Diverticulosis is a common condition of the colon where pouches, called diverticula, are formed along the colon wall due to weaknesses of the muscle layers in the colon wall. These pouches are usually only about 5 to 10 millimeters in diameter but can be larger. Diverticulosis itself does not cause any symptoms, and the only time someone would know they had diverticulosis is if symptoms emerge such as with diverticular bleeding or diverticulitis. Over 80% of patients with diverticulosis never have the condition progress any further or experience symptoms of the diseases mentioned above. Diverticulosis is commonly only found incidentally during a colonoscopy or lower GI x-ray.
Physicians believe that these pouches form when higher pressure from inside the colon pushes against weak spots in the colon wall. A normal diet with adequate fiber produces waste that is large and unwieldy, and takes up a decent amount of space in the colon, making it easier to travel through the colon. If there is an inadequate amount of fiber in the diet, the colon has to work harder to push smaller, harder stool through the intestinal tract. This lack of fiber can also increase the amount of time stool remains in the colon, increasing the pressure inside the colon.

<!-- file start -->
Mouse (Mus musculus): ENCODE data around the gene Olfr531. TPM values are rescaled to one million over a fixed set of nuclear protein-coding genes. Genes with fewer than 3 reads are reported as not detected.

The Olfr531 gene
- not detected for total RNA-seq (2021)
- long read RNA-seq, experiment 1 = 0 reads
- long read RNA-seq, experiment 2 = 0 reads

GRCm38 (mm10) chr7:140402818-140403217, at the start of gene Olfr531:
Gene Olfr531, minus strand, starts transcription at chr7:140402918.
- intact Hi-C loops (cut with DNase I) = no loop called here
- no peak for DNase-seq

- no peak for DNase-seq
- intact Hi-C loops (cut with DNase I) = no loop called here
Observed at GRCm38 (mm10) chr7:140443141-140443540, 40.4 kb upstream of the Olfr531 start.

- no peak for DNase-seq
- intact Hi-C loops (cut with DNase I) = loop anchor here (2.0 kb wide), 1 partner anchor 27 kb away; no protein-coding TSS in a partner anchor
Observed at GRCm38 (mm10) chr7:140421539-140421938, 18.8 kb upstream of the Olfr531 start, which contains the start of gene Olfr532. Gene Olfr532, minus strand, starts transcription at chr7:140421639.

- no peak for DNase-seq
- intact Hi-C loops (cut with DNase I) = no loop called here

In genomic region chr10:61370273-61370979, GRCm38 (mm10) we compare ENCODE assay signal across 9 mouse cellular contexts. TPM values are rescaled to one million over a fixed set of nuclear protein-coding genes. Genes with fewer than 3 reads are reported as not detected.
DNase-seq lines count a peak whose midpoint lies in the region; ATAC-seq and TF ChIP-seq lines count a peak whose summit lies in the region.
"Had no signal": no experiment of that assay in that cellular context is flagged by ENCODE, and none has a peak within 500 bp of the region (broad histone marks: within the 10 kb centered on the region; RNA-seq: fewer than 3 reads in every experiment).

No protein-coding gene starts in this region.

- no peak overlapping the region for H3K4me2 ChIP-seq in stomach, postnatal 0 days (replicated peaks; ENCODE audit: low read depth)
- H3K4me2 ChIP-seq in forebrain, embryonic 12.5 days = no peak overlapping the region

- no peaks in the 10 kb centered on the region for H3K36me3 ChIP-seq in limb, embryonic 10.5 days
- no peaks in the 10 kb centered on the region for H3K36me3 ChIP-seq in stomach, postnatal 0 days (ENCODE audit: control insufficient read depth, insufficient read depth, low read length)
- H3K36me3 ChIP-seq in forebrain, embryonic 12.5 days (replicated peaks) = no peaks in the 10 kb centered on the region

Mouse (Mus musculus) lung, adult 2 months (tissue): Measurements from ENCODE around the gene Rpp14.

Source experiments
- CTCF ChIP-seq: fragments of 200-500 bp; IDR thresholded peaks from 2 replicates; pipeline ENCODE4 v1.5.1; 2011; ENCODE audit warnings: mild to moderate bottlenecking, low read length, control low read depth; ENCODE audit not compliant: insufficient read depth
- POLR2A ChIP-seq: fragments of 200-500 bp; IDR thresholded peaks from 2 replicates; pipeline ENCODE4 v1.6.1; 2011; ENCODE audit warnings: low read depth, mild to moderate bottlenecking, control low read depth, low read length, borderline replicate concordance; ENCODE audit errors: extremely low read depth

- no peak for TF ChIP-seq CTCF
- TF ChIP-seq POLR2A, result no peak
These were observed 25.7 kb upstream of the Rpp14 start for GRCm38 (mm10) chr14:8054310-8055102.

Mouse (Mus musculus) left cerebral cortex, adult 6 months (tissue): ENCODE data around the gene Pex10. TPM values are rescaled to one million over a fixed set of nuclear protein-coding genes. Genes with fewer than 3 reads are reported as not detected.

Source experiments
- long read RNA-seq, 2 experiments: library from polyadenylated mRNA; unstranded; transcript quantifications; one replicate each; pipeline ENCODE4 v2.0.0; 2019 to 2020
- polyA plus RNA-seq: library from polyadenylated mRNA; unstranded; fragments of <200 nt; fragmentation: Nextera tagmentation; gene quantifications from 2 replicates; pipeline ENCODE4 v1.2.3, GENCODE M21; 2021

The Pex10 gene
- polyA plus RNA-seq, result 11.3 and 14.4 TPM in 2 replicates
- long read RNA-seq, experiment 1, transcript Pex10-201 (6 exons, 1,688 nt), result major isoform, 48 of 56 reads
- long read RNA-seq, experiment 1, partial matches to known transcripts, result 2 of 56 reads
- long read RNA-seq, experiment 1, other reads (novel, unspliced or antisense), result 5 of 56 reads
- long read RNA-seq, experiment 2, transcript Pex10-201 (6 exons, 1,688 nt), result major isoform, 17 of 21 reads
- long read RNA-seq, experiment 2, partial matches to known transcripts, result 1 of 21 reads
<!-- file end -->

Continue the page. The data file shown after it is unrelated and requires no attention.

Most patients don’t experience symptoms. It is possible to have diverticulosis for years before any symptoms occur. Some people do develop an infection in the pouches, which is called diverticulitis, which can be painful, particularly in the lower abdomen and fever may be present. Most patients that experience Diverticulosis are over 40.
The most effective way to treat diverticulosis is to avoid constipation completely. Talk to your physician about a diet adequate in fiber, fluids and other necessities. If you have questions, feel free to contact GI Associates about how to take the next step.